We then ideated without keeping business constraints or feasibility in mind since we wanted a full range of ideas we could explore. After doing several ideation sprints our team narrowed down to these six ideas and fleshed them out.

Of those six, we ultimately decided to explore idea 5 because we thought it had the most potential to assist interpreters during their sessions in a meaningful way despite the speculative nature of the AR and AI technology.

Concept Testing 1

What we did

We came up with three different variations of our idea 5 concept without the dictionary feature and tested those with five participants.

To do this, we mimicked several simultaneous interpretation sessions through the wizard-of-oz method and role-playing. We used a laptop with a prepared slide deck to act as the AR “interface”, placing it in the participant's line of sight to simulate what the interpreter would see when using this AR technology. Cecilia controlled the “interface”, I acted as the deaf individual (who the interpreter looks and signs to), and Winnie acted as the speaker by reading prepared paragraphs out loud. The participant would then sign what was being read by Winnie to me (the deaf individual) while they had the aid of the interface.

We would observe and video record how they signed and tried to see how they reacted to the different variations of visual aids. After each paragraph was read, we discussed with the participant to gauge how helpful the visual aids were and what parts were not.

What we learned


Video clips of sign language words are not helpful.

  • Not enough time to look at the clip and mimic it
  • Video definitions are often not accurate
  • ASL terminology can vary depending on slang, dialects, and context
  • Visually distracting


Highlighted key words are very helpful.

  • Nice to have the word visible so that the interpreter can see the spelling
  • Helpful for words that are unfamiliar to the interpreter
  • People fingerspell some terms because the deaf community might have not developed a sign for them


Expert interpreters do not need this assistive visual aid.

  • Expert interpreters are familiar with vocabulary used in their interpreting jobs from years of experience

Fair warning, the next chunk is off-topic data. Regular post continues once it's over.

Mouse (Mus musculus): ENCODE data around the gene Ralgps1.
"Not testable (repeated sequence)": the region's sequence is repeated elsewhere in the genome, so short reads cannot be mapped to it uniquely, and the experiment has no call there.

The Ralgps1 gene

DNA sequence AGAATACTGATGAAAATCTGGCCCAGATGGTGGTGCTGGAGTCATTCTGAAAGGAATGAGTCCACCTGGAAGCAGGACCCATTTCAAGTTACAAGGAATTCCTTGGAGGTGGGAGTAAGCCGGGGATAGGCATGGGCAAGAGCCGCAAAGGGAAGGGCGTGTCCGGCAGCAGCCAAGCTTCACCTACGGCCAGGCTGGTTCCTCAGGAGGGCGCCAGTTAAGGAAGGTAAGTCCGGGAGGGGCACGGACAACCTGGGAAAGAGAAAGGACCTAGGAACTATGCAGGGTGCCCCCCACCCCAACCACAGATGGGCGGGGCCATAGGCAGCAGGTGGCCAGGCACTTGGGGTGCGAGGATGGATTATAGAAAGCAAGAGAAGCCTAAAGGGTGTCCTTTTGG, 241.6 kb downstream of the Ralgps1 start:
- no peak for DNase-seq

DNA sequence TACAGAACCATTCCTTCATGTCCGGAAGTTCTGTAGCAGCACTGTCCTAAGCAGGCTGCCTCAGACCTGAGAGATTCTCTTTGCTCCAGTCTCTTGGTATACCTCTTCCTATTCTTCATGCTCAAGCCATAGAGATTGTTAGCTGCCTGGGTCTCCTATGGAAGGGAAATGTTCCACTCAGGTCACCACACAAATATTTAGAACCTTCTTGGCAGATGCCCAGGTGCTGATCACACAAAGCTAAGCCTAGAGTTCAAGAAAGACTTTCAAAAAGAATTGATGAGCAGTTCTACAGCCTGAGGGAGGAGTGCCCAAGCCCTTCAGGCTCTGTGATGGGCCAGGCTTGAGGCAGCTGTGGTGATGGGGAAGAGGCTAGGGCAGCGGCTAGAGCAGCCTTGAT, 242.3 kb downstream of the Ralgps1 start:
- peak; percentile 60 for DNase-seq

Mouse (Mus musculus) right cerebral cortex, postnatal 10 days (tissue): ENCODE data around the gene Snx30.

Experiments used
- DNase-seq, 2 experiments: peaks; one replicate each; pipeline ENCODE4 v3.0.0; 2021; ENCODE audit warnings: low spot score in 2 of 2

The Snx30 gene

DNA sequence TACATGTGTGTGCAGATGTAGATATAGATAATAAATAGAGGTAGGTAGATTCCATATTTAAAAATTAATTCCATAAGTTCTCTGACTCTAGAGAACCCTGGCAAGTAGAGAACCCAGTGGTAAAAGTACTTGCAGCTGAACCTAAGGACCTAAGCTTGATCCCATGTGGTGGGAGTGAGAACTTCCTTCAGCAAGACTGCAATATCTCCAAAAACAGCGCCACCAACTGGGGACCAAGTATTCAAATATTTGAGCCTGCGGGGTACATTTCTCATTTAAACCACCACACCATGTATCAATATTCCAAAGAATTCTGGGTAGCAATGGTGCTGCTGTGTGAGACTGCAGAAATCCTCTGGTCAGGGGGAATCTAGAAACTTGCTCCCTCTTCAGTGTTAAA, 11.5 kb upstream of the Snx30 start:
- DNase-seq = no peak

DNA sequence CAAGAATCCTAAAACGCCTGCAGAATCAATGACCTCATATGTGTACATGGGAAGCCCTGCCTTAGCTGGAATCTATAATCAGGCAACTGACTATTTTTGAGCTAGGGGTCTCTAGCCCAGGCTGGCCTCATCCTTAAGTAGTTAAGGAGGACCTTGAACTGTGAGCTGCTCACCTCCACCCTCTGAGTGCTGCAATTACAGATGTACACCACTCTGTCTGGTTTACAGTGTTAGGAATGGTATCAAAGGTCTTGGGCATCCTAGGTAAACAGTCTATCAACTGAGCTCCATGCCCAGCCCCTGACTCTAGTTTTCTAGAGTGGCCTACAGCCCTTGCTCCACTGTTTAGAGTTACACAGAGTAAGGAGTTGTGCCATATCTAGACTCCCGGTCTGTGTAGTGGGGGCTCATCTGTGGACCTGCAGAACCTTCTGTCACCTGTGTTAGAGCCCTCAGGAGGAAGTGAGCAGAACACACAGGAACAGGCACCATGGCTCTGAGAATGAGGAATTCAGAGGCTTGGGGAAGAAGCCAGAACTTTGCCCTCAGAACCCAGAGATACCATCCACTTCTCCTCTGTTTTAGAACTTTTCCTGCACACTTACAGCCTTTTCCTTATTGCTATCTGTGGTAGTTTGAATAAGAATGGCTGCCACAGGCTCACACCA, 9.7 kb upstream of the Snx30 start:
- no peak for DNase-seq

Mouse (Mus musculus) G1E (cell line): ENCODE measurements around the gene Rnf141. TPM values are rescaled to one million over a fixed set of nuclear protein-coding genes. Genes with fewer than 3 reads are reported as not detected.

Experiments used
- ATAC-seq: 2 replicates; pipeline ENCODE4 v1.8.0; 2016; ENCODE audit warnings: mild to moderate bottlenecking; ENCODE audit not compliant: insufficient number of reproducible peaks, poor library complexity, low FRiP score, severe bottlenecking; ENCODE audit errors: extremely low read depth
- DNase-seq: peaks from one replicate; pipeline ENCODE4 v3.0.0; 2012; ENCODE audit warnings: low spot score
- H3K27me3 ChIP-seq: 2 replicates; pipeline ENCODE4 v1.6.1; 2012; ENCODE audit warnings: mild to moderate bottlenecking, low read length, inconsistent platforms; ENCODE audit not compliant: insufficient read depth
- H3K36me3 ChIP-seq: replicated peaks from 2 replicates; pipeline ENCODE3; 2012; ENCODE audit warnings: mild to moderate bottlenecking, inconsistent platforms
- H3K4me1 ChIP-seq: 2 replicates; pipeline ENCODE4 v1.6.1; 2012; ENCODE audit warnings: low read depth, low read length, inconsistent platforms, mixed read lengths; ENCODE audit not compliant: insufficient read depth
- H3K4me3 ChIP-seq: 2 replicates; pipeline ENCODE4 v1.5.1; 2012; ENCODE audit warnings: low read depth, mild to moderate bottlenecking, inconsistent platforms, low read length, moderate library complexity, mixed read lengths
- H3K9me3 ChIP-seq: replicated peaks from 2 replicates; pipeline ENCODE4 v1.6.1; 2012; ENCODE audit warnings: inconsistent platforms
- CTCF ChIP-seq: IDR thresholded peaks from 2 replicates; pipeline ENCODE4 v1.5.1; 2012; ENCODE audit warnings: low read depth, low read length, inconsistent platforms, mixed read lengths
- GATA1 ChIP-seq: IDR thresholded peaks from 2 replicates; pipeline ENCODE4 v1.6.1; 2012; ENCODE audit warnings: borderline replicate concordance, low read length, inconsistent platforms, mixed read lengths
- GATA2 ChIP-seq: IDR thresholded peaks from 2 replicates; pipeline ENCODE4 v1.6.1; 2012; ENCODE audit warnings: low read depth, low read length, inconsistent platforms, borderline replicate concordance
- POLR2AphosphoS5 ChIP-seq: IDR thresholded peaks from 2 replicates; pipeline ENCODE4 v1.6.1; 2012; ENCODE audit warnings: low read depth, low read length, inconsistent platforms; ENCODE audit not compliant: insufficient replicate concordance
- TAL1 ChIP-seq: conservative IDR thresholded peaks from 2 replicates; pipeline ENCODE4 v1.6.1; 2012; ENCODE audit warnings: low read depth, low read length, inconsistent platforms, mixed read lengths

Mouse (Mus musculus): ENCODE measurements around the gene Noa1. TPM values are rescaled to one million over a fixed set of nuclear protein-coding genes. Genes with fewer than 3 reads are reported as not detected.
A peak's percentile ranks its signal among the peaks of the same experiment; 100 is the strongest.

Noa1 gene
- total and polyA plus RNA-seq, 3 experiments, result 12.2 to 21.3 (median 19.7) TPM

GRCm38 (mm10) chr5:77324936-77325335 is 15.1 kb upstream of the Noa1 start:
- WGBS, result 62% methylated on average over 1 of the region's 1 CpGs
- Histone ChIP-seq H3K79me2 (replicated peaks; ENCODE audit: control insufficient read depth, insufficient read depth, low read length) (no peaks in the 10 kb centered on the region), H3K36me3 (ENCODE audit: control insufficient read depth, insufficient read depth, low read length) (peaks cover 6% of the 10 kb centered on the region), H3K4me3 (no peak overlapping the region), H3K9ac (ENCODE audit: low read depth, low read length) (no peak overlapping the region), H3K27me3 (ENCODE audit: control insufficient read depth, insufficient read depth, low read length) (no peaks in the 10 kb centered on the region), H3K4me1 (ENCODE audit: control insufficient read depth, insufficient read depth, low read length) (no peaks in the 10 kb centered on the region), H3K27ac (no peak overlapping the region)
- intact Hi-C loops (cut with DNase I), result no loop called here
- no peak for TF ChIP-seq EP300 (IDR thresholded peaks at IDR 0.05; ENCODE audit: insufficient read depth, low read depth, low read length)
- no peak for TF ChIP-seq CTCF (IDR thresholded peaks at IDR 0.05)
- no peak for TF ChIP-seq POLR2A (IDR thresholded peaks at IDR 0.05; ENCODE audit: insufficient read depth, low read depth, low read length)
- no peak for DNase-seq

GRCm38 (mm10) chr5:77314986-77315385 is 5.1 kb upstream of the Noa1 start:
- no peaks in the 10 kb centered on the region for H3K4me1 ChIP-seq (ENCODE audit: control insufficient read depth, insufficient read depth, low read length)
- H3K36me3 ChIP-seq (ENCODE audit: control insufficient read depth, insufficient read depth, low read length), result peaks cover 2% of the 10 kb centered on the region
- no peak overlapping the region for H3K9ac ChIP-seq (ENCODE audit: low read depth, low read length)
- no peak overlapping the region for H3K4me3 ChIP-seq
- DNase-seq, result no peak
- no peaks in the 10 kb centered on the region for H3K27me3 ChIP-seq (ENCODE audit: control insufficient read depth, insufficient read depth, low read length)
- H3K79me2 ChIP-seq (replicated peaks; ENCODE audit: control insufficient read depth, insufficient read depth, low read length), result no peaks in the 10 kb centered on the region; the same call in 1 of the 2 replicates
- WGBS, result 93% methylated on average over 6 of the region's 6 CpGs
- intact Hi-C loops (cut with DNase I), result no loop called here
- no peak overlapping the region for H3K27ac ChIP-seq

• In jobs with two interpreters (one on, one off) the on interpreter would rely on the off interpreter for support if they miss, mishear, or misunderstand anything


Images that show the relationship or meaning of the word in context of the conversation are more helpful than images that only show what it is.

I've interpreted organic chemistry and physics, and these sort of sciences where a lot of times what we're talking about is the relationship between categories of things in the world. So me understanding what kind of thing that is and what relationship it has to the other things is what is most useful to me.


Confidentiality between interpreters and their users is very important.

Privacy is always a concern when they (deaf people) have to have someone else (interpreter) in the room. That sucks. Especially if you know them or... if you go to a deaf event and you were just at their physical. That sucks. So as an interpreter you have to be trustworthy.

  • Interpreters have a code of ethics to maintain the privacy of the user or patient


Interpreting can have high stakes.

I've heard many horror stories of experiences with unqualified interpreters in dire situations with terrible outcomes, even deaths.

Design Decisions 1


Use Images instead of ASL Video Clips

Interpreters can select topic and audience’s language level to help AI know which words to highlight.


Have minimum captioning with one highlighted term at a time

Interpreters can keep track of the word used in the conversations and see the spelling in case they need to fingerspell.


Target our product to novice interpreters

Interpreters who are interpreting alone for an unfamiliar subject or topic can benefit while experts do not need it.


Add a user input stage for preferences at the beginning of an interpretation session

Interpreters can select the topic and familiarity level to help the AI know which words to highlight.


Incorporate confidentiality into the design

Any transcript data stored will be unaccessible and automatically wiped 20 minutes after a session in order to protect people’s privacy and rights.

Speculative Design

AR technology that assists novice interpreters with imagery and captioning in order to help deliver successful interpretation

Highlights Terminology & Provides Corresponding Imagery

SignSavvy helps interpreters understand unfamiliar terms during an interpretation session by analyzing the conversation and providing visual captioning with a highlighted of a difficult term. For each term it highlights, it shows a corresponding image to provide a better understanding for the interpreter.